Oops, I did it again...
It's a constant uphill climb, eh?
In response to a friend's feminist-dilemma narrative on Not Being Recognized as a Scholar In Her Own Right at a Conference In Her Field Because She Is Young and Female, I wrote:
Misreading of context is everything. You know that I'm often mistaken for being:
1) a student (used to be high school, now I'm at least up to college)
2) anywhere between 5 and 15 years younger than I actually am (and when I lived in England in my mid-20s, I was carded in London at a showing of Trainspotting...to make sure I was at least 16!)
3) Too Young To Be Married (let alone to be coming up on a 10-year anniversary)
4) Too Young to have known my husband for 20 years (we met on June 26, 1987)
5) attending an event as someone's daughter or other hanger-on rather than in a professional or independent capacity
Every now and again I get mistaken in the direction of More Experience or Authority rather than less:
1) once, and only once, when I was 14 and taking Japanese at the USDA night school (which is technically a graduate school, and made a fuss initially about my not being 18 or over, though I'm sure I don't know why that's really necessary to take a 2-to-3-hour-a-week language course as long as I pay them their $$$ and do my work!), have I been mistaken for being older (entirely due to my classmates' expectations in the context, not due to my amazing poise and air of maturity, which had never previously prevented anyone from thinking I was maybe 10 or 11):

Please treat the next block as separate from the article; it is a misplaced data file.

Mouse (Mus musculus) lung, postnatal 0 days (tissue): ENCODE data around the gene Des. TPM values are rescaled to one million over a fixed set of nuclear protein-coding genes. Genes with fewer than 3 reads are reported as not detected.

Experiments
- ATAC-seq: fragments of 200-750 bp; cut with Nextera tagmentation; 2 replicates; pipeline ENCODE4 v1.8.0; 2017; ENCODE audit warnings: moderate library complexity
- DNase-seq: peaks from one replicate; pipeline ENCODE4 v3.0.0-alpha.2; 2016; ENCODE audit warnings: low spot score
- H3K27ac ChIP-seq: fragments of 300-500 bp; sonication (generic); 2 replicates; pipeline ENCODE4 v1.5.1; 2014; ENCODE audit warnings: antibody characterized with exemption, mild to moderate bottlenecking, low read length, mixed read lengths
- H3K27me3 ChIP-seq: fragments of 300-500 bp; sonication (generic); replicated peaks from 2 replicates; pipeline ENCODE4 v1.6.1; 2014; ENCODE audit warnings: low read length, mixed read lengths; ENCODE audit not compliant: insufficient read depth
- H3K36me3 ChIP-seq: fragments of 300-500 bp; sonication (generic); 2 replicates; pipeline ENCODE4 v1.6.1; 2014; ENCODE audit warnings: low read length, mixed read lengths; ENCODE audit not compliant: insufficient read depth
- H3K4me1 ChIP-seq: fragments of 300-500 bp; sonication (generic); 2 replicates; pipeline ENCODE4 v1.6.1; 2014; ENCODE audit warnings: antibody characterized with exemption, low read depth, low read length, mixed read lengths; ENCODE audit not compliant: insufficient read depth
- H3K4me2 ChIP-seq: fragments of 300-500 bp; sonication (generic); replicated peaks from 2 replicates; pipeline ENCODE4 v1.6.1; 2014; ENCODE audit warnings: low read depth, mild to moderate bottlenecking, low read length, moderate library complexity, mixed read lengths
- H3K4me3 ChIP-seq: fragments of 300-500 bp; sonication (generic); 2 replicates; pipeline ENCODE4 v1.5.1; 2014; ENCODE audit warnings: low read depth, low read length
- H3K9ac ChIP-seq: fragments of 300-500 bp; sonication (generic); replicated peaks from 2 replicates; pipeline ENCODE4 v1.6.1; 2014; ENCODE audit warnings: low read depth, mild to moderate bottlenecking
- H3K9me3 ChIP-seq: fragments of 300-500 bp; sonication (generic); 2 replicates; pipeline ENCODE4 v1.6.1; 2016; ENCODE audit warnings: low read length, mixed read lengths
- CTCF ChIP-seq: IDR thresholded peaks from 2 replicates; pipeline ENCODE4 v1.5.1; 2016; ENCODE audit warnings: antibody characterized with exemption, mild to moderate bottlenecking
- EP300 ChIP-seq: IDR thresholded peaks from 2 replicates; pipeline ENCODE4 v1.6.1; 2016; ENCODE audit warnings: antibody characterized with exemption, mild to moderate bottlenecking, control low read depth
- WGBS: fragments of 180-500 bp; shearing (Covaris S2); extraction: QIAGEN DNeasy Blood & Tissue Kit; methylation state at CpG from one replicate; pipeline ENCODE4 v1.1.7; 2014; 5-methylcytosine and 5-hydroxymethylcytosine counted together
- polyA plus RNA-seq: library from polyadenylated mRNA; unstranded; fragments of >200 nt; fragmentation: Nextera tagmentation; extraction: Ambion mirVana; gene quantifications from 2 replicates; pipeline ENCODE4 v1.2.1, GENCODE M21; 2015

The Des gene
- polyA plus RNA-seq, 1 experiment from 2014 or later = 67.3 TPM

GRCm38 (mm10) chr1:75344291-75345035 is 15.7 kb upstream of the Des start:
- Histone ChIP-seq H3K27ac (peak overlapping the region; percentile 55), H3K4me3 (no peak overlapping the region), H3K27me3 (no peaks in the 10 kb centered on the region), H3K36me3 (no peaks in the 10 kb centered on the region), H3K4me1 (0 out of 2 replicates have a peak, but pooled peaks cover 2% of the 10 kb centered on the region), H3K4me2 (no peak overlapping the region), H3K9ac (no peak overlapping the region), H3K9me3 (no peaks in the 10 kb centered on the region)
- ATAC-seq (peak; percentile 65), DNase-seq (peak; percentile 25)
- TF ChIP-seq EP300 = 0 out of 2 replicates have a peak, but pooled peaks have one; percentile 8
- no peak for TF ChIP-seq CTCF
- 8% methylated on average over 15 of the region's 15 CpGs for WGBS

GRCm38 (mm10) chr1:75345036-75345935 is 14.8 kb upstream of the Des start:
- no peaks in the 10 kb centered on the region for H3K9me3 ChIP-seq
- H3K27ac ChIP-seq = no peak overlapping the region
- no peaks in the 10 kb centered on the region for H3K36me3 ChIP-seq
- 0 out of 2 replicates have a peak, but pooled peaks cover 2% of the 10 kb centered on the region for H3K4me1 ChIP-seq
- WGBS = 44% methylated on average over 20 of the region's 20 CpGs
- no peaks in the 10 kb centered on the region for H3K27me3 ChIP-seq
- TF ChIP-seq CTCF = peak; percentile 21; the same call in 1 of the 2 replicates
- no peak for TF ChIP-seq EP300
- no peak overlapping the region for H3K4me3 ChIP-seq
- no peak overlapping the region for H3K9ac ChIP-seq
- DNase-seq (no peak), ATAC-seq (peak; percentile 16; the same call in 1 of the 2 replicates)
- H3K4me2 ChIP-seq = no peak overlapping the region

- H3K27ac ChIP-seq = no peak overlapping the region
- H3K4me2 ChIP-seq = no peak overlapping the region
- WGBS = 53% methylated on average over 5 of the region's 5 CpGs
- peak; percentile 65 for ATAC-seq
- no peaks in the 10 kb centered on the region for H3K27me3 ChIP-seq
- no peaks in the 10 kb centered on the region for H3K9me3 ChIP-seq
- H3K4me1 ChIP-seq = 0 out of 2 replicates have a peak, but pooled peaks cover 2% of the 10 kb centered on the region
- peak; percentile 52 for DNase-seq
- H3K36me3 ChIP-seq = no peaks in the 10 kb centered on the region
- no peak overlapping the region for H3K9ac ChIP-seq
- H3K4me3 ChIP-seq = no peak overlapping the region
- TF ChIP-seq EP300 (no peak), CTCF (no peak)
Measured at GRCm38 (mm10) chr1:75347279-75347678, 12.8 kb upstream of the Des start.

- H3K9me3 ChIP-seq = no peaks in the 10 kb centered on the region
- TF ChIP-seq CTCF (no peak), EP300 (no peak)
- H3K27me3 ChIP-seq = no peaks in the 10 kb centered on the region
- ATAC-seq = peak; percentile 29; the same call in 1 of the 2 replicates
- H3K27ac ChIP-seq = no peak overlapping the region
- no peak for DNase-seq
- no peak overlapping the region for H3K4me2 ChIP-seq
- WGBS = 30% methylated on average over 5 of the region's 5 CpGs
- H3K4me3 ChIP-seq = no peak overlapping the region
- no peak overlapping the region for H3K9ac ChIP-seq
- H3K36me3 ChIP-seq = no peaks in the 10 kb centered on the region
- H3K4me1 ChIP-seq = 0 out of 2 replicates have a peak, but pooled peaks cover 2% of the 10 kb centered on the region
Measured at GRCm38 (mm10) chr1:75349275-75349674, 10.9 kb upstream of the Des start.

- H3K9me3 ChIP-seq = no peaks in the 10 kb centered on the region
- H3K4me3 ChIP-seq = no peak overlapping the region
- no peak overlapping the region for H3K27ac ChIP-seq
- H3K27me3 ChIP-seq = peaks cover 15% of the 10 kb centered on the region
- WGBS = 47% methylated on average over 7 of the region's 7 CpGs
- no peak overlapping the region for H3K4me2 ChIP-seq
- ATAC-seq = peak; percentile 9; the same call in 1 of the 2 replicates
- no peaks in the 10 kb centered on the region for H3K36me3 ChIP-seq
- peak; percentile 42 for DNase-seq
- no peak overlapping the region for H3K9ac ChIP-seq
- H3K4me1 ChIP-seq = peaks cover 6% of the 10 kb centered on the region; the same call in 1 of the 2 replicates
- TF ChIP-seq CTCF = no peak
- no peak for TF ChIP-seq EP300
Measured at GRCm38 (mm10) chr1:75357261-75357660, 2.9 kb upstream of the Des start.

"Where do you work?"
Oh, I'm a student.
"At which university?"
Um, I'm in 9th grade...
2)when I'm leading services or doing something else at synagogue (perhaps especially because I wear a kippah and tallit and not all the women there do):
"Are you the rabbi? Are you the cantor?" No.
"Are you a rabbinical student? Are you a cantorial student?" Nope!
"You do a wonderful job!"/"You have a lovely voice!" Thank you very much: I'm glad to be able to help out in our participatory lay-led minyan.
... the subtext of their comments being potentially not too different from the ones that caused you concern, i.e.:
Hey! You're a young woman who seems to be traditionally observant and know how to do things in synagogue--so you must be someone who does this for a living, because otherwise
2) young people, especially if female;
3) congregants/non-clergy in the non-Orthodox Jewish world
have No Idea How To Do This Stuff and need rabbis and cantors to do it all for them!